Place Names

Subject: Social Studies—Geography

Grade: 4-8

Topic: Geography

Content: Students will learn about the Apsáalooke place names across the state of Montana.

Goals: Students will be able to name at least five Apsáalooke place names and their origins.


Social Studies Standard 3: Students apply geographic knowledge and skills (e.g., location, place, human/environment interactions, movement, and regions).

Social Studies Standard 4: Students demonstrate an understanding of the effects of time, continuity, and change on historical and future perspectives and relationships.

Social Studies Standard 6: Students demonstrate an understanding of the impact of human interaction and cultural diversity on societies.

Essential Understanding 1: There is great diversity among the 12 tribal Nations of Montana in their languages, cultures, histories and governments. Each Nation has a distinct and unique cultural heritage that contributes to modern Montana.

Essential Understanding 3: The ideologies of Native traditional beliefs and spirituality persist into modern day life as tribal cultures, traditions, and languages are still practiced by many American Indian people and are incorporated into how tribes govern and manage their affairs. Additionally, each tribe has its own oral histories, which are as valid as written histories. These histories pre-date the “discovery” of North America.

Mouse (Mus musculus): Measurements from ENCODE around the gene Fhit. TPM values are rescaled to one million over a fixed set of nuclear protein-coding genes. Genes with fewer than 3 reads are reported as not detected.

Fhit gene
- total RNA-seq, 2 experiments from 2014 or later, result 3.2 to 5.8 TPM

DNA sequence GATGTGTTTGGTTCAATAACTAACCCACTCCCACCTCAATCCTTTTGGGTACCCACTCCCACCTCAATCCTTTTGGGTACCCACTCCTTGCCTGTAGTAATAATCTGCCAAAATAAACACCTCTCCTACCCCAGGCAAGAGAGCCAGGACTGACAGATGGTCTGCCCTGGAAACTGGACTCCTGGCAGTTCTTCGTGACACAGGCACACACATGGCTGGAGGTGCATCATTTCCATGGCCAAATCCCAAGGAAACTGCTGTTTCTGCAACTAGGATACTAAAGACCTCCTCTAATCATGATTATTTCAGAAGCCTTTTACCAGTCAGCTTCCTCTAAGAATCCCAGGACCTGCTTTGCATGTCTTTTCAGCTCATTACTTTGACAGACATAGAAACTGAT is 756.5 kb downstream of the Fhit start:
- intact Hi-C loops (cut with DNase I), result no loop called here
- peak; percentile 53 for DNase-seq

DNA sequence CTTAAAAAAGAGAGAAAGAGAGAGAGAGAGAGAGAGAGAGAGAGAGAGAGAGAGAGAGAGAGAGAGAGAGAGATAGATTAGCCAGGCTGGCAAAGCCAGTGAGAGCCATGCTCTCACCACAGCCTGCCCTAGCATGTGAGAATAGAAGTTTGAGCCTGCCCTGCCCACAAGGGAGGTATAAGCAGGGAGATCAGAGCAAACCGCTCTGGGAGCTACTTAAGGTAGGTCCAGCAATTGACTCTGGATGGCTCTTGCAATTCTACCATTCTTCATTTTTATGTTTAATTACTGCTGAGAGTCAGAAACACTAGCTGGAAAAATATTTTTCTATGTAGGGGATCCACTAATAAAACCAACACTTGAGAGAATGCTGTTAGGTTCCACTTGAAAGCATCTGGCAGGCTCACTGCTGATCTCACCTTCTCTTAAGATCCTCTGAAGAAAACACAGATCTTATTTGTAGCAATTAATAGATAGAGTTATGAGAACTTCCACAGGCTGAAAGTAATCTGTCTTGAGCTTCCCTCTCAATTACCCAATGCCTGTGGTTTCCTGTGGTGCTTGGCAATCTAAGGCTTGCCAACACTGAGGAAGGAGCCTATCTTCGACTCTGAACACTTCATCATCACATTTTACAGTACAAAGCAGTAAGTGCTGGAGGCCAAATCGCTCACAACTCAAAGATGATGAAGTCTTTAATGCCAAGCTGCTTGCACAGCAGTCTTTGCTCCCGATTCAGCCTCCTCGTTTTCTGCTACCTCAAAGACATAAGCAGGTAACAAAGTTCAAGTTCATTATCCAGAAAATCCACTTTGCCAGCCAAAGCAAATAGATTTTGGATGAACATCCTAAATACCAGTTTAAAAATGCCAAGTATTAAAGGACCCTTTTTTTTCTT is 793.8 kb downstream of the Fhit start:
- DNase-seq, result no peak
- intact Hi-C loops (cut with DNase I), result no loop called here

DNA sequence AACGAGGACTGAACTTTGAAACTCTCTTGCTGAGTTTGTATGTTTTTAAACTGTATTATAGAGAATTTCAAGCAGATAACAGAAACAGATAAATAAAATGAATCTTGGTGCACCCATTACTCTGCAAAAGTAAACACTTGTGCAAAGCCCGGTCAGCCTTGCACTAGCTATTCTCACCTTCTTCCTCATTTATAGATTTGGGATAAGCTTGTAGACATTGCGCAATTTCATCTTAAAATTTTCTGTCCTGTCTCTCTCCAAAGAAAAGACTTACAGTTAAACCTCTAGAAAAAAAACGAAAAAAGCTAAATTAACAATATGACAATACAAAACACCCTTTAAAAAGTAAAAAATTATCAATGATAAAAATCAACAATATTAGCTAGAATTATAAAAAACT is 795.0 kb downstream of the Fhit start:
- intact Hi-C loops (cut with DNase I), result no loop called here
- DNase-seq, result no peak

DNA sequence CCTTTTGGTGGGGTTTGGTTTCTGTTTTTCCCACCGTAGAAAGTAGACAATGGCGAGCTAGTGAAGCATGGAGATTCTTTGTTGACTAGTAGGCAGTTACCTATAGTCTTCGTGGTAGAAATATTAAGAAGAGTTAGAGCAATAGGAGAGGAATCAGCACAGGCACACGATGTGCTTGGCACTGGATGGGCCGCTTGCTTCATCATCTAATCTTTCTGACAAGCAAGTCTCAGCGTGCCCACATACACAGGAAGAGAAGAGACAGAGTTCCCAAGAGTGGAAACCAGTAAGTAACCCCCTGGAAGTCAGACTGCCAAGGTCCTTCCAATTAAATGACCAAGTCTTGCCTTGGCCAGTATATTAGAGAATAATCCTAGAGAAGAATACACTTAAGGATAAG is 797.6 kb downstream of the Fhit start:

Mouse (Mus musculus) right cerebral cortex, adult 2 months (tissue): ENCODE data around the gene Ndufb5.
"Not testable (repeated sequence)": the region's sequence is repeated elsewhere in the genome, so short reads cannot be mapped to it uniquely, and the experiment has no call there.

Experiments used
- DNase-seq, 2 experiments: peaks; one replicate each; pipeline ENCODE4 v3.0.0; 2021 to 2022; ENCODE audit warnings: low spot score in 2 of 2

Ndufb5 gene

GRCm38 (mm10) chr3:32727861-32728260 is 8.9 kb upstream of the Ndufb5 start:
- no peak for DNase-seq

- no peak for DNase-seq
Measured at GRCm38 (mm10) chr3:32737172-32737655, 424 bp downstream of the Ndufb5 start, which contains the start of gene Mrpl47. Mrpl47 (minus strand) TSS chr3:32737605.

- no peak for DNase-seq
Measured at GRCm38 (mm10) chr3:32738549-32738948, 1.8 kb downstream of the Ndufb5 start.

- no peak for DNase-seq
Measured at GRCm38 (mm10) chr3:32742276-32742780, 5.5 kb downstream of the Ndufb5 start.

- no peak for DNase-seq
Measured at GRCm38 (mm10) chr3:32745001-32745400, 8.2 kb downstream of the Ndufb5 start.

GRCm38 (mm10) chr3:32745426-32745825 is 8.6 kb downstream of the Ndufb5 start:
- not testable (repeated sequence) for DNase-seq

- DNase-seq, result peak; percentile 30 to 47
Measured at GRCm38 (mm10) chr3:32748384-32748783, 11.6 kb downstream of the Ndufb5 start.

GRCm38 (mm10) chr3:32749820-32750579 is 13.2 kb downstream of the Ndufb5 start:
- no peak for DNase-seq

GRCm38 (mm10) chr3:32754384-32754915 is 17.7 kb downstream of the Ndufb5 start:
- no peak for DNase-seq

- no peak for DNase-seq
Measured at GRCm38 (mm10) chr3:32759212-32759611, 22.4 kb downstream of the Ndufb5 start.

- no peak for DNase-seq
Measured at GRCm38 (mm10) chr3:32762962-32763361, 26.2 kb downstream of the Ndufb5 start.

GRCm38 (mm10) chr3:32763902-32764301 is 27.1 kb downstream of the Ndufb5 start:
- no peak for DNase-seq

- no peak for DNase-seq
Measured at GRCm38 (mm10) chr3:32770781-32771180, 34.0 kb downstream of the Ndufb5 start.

Objectives: After completing this lesson students will better understand how much the Apsáalooke Nation land base has shrunk. Students will also explain the origins and Apsáalooke names of at least five Apsáalooke locations in Montana or Wyoming.


Place Name Cards [PDF]

Lesson plan, Internet access to read about Apsáalooke place names on Little Big Horn College website at

Introduction: The names we give to valleys, streets, rivers, mountains, landmarks, and even regions and countries reflect characteristics of the land and the people who settled it. Therefore, studying place names can contribute significantly to the understanding of cultural and physical geography at any scale, from your neighborhood to the entire state of Montana. Much has been written about the value of teaching geography using place names, or toponyms.

Development: Students will gain additional knowledge of the Apsáalooke people and their experiences in what is now Montana and Wyoming.

Practice: Toponyms may be descriptive, such as Butte or Great Falls, or associative, Spring Creek—as in the spring fed the creek. Toponyms may refer to incidents—Battle Mountain; people—Julesburg; or commemorate a famous person, such as Billings or Hardin. Washington and Jackson are repeated thousands of times across the American landscape. Names can be commendatory to praise a place, such as Pleasant Grove. An extension of this type of name is the plethora of boosterism-type names given to places to attract settlement. Some names are manufactured—simply made up—while other names may be the result of a mistake. Mistakes include historic errors in identification or translation, such as Absorkee. After reading on the LBHC website students will choose at least five Apsáalooke place names to study and learn about. Students will then report to teachers describing their research.

Checking for Understanding/Evaluation: Students will explain to teachers the name and history of at least five Apsáalooke place names.

Closure: In class discussion students will review the loss of Apsáalooke land base, how places get their names, and what they have learned about Apsáalooke culture as result of their study.